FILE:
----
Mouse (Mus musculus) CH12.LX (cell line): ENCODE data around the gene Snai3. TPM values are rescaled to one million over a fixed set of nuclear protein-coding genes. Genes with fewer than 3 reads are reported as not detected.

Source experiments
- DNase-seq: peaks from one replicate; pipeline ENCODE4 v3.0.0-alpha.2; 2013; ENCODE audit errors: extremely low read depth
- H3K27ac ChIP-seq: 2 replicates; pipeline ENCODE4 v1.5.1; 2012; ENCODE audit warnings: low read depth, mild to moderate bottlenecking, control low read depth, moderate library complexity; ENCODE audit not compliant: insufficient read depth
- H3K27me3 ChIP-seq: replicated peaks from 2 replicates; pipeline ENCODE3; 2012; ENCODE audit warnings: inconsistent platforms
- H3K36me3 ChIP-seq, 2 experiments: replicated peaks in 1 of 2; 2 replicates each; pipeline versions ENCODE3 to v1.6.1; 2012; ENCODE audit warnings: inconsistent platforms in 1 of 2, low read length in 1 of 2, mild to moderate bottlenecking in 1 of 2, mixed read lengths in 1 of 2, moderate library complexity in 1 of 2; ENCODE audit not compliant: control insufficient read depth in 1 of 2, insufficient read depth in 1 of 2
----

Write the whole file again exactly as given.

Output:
Mouse (Mus musculus) CH12.LX (cell line): ENCODE data around the gene Snai3. TPM values are rescaled to one million over a fixed set of nuclear protein-coding genes. Genes with fewer than 3 reads are reported as not detected.

Source experiments
- DNase-seq: peaks from one replicate; pipeline ENCODE4 v3.0.0-alpha.2; 2013; ENCODE audit errors: extremely low read depth
- H3K27ac ChIP-seq: 2 replicates; pipeline ENCODE4 v1.5.1; 2012; ENCODE audit warnings: low read depth, mild to moderate bottlenecking, control low read depth, moderate library complexity; ENCODE audit not compliant: insufficient read depth
- H3K27me3 ChIP-seq: replicated peaks from 2 replicates; pipeline ENCODE3; 2012; ENCODE audit warnings: inconsistent platforms
- H3K36me3 ChIP-seq, 2 experiments: replicated peaks in 1 of 2; 2 replicates each; pipeline versions ENCODE3 to v1.6.1; 2012; ENCODE audit warnings: inconsistent platforms in 1 of 2, low read length in 1 of 2, mild to moderate bottlenecking in 1 of 2, mixed read lengths in 1 of 2, moderate library complexity in 1 of 2; ENCODE audit not compliant: control insufficient read depth in 1 of 2, insufficient read depth in 1 of 2